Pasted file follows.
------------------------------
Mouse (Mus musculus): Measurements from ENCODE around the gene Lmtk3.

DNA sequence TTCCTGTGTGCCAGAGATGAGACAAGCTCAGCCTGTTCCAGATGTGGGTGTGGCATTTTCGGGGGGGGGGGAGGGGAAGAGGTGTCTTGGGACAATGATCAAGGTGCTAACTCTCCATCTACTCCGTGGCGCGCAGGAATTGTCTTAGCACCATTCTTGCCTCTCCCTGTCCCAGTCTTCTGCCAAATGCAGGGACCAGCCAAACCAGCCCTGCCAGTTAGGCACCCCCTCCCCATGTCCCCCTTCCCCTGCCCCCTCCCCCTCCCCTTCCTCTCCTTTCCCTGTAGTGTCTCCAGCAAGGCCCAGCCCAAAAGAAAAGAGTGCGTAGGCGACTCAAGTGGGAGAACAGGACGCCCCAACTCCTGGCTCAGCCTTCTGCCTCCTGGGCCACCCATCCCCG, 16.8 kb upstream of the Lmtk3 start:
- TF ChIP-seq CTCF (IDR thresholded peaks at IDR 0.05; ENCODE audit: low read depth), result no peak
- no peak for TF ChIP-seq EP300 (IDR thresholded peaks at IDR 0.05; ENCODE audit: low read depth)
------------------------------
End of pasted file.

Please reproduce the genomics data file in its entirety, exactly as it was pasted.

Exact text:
Mouse (Mus musculus): Measurements from ENCODE around the gene Lmtk3.

DNA sequence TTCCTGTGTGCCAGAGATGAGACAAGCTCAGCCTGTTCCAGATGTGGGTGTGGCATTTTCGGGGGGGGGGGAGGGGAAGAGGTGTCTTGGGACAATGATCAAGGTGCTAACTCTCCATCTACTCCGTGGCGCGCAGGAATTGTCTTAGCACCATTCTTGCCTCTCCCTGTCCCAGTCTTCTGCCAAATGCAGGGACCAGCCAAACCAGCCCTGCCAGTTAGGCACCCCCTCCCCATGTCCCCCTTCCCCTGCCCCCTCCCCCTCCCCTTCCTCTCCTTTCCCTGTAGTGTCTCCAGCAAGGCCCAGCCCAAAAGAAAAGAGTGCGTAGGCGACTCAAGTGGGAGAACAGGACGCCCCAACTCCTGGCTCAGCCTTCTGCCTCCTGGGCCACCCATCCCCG, 16.8 kb upstream of the Lmtk3 start:
- TF ChIP-seq CTCF (IDR thresholded peaks at IDR 0.05; ENCODE audit: low read depth), result no peak
- no peak for TF ChIP-seq EP300 (IDR thresholded peaks at IDR 0.05; ENCODE audit: low read depth)